Linguist, lexicographer, writer, editor, broadcaster

Bailout, the Word of 2008

This is my latest column in the Malaysia Star.

This year, the American Dialect Society selected “bailout” as its word of 2008. That means it was the one which the society’s members felt was the most relevant to the events of the year.

Earlier in the year, the editors and lexicographers at Merriam-Webster, one of the most well-known dictionary publishers in the US, made the same choice.

It was also the second most-nominated word of the year from the general public in a tally I’ve been keeping since November.

Every year, my lexical and linguistic colleagues and I gather to pick the special word (or phrase). It’s nothing like the gatherings of the Academie Française, which is the official language body of France.

Our gathering is a more freewheeling affair (meaning, largely unstructured and without rules), and is meant to be fun. It’s whimsical.

Still, as the new head of the society’s new words committee, I can’t help but feel that this year, like last year when we chose “subprime”, we’ve really come into touch through our grand prize-winner “bailout” with the serious and important preoccupations of the American people.

Bailout is kind of a stand-in for all the financial problems that have slowly been growing worse over the last couple of years. Large businesses are failing and, as a result, they are seeking aid from the vastly wealthy federal government.

That aid, no matter what form it takes –loans, credit guarantees, or even just free handouts with no strings attached (meaning that the money is given and nothing is expected in return except that the recipient should thrive) – is called a bailout.

There are a couple of kinds of bailing out that are related to the financial bailout in the minds of English-speakers, although the one from which it truly springs is uncertain.

To bail out a boat means to use a bucket or some other container to scoop water out of the vessel so that it doesn’t sink. This comes from the French baille, meaning “tub” or “vat”.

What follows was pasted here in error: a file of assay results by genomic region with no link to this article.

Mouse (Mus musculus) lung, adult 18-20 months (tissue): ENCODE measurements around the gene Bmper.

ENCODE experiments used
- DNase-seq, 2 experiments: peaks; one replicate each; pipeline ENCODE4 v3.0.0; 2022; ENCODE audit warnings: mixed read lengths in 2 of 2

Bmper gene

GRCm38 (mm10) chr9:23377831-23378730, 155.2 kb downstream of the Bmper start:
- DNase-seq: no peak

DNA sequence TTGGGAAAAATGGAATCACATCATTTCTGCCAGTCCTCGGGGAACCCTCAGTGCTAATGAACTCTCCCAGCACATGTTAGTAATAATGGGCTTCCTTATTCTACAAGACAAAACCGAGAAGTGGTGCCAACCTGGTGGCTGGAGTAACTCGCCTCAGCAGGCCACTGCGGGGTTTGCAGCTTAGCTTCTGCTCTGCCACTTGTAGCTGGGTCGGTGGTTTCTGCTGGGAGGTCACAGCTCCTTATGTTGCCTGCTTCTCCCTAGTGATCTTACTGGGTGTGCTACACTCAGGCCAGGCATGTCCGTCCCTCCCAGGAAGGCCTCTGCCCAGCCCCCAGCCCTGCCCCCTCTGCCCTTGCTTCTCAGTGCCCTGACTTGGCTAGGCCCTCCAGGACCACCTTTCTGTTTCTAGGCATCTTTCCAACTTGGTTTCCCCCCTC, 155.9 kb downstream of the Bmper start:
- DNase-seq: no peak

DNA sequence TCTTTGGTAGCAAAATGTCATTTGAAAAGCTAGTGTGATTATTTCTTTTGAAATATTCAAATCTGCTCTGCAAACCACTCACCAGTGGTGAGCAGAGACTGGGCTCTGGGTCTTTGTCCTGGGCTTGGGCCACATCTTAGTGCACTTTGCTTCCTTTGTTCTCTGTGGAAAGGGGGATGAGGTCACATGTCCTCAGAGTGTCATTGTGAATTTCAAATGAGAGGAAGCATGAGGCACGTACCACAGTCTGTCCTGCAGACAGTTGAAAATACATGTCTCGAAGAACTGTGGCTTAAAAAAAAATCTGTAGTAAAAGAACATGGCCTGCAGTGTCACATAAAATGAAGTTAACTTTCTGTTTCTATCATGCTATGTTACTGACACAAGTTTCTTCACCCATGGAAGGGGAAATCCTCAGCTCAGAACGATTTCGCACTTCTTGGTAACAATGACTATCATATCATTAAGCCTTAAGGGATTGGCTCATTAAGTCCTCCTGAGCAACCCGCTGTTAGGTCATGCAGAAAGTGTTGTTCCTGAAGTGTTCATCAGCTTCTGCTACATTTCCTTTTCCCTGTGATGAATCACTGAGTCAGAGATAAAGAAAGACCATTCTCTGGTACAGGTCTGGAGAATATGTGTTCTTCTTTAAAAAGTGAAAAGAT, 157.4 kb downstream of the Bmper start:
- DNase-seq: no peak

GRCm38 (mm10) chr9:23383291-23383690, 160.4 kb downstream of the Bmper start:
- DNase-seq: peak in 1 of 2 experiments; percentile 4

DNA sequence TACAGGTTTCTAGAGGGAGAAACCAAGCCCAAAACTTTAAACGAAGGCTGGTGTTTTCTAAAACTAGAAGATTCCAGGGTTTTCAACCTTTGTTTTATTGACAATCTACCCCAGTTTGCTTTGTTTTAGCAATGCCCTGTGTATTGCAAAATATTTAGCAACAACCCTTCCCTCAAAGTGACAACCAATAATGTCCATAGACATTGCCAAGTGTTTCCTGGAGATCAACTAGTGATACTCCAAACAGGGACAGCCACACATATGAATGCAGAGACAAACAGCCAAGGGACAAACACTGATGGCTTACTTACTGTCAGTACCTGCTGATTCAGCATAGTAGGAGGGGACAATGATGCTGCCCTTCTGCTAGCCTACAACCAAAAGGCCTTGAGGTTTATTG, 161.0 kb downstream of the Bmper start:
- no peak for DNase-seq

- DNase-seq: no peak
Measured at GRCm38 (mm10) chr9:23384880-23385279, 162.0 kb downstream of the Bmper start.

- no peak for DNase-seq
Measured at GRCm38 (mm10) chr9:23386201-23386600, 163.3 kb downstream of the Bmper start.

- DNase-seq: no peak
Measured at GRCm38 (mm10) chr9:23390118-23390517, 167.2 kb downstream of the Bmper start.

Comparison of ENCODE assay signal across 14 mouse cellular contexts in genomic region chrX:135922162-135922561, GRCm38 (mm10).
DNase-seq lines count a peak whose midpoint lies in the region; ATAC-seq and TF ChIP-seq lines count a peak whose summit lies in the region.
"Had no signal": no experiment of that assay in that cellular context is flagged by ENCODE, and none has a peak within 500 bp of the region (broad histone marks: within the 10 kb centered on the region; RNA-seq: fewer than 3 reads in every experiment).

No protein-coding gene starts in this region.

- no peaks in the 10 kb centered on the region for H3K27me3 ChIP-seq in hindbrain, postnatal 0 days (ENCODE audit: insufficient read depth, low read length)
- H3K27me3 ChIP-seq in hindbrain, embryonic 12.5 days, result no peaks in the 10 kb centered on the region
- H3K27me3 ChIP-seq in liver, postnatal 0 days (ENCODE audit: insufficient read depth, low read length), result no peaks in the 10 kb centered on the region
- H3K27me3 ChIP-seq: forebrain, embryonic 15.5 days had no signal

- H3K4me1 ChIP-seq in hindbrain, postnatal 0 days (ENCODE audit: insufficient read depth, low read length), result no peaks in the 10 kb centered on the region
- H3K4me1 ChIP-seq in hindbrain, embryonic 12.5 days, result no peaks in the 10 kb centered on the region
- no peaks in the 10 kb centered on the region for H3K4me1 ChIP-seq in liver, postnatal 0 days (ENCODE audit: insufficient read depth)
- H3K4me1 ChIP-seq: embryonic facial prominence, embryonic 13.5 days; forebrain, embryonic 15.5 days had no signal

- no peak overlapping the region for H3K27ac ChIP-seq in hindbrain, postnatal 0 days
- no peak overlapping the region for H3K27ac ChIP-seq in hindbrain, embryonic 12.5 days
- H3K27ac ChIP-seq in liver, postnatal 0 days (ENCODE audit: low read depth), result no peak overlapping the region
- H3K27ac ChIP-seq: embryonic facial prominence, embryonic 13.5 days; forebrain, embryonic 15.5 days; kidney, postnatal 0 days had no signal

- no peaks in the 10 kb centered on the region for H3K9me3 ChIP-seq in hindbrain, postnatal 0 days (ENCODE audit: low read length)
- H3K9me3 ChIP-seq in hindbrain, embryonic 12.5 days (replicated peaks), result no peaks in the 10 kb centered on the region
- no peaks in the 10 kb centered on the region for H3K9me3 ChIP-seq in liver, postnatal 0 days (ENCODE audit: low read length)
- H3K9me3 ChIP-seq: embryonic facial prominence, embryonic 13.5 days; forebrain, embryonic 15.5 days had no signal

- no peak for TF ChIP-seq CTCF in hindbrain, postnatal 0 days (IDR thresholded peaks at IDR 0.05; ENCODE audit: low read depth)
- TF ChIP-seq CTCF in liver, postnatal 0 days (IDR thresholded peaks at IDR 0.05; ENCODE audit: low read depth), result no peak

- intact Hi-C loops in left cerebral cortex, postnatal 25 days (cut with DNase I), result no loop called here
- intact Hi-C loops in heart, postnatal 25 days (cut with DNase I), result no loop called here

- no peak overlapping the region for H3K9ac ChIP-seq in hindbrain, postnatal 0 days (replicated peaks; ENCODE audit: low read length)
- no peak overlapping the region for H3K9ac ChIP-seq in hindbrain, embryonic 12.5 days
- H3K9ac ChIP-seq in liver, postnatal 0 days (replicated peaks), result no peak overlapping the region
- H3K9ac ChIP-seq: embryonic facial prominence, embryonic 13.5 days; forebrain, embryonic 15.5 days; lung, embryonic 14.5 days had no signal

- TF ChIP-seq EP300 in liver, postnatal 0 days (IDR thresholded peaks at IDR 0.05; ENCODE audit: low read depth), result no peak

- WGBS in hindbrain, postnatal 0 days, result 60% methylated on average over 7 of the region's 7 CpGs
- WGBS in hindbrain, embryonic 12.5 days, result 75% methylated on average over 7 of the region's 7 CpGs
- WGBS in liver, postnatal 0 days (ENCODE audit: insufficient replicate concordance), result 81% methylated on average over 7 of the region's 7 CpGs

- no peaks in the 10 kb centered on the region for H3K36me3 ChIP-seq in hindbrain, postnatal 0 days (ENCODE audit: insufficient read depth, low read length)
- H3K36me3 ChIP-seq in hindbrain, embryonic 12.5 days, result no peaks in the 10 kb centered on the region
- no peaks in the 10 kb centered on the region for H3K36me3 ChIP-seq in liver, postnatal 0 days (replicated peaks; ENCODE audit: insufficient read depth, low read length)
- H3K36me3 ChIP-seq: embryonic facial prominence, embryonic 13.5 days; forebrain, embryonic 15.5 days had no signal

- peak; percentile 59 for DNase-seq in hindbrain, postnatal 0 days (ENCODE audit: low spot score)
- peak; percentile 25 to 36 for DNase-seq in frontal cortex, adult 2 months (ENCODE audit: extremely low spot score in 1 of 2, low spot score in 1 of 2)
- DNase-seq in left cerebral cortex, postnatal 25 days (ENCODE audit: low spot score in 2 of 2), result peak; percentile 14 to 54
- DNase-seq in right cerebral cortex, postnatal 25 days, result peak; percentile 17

You can envision, surely, the US$700bil federal bailout plan as if the US Government were scooping big bundles of cash out of its treasury and into the accounts of failing businesses, although the thing being scooped in that case is the solution rather than the problem. Greed and stupidity are not so easily removed.

Interestingly, if something is worth less than the amount that is owed on it, such as a house that has dropped to US$450,000 in value but for which the homeowner still owes US$600,000 to the bank who loaned the money for the house, then it is said to be underwater.

To bail out of an airplane means to leap from it, usually in an emergency situation. Presumably, one will only bail out of an airplane if one has a parachute or some other guarantee that death by airplane wouldn’t merely be replaced with death by gravity.

Again, you can likely envision how this might be related to the financial bailout. There’s an idea of escaping from a dangerous situation. However, this, too, is not a perfect metaphor, because to bailout from the financial predicament would be an acknowledgement of defeat.

If the financial bailout were literally the same as bailing out of an airplane, it would mean that we are fleeing from the smoking hulk that is screaming towards the earth rather than trying to fix it mid-air.

This kind of bailout has a couple of related slang meanings. For example, if you are about to leave a place with your friends, you might say “Let’s bail”, meaning, “Let’s leave”.

Also, if someone has offered, say, to help you move your belongings into a new home, but then they did not appear at the appointed hour, you might say, “They bailed on me”, meaning, “They didn’t show up and do the thing they said they would”. The “on” here is important, because “they bailed me” is nonsensical.

Another kind of bail is the money offered to a court as a way of guaranteeing that a criminal suspect will appear some time afterwards for trial.

It’s a way of ensuring that the milder criminals don’t clog up the jails and prisons. This, too, comes from Old French, from the verb bailer, “to take charge of”.

To jump bail, then, is to leave town despite the large sums of money that someone has given to ensure that you would not do that very thing, which is called standing bail.

A judge is likely to accept bail only for a criminal who is not a flight risk, that is, likely to flee. Leaving town in this way is also sometimes jokingly called foot bail.

This kind of bail can also be compared to the financial situation.

In some cases, the money the US federal government is giving to industry is a way of ensuring that these companies do not go bankrupt.

Bankruptcy, I suppose, is a kind of fleeing the scene of where something has gone terribly wrong.

The bail being offered here is a bailout money that is kind of a reassurance to the market as a whole that the major players in the economy intend to stay the course.

In any case, we are scooping the water out of the boat as fast as we can and hope to have the vessel safely dockside as soon as possible.

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Grant Barrett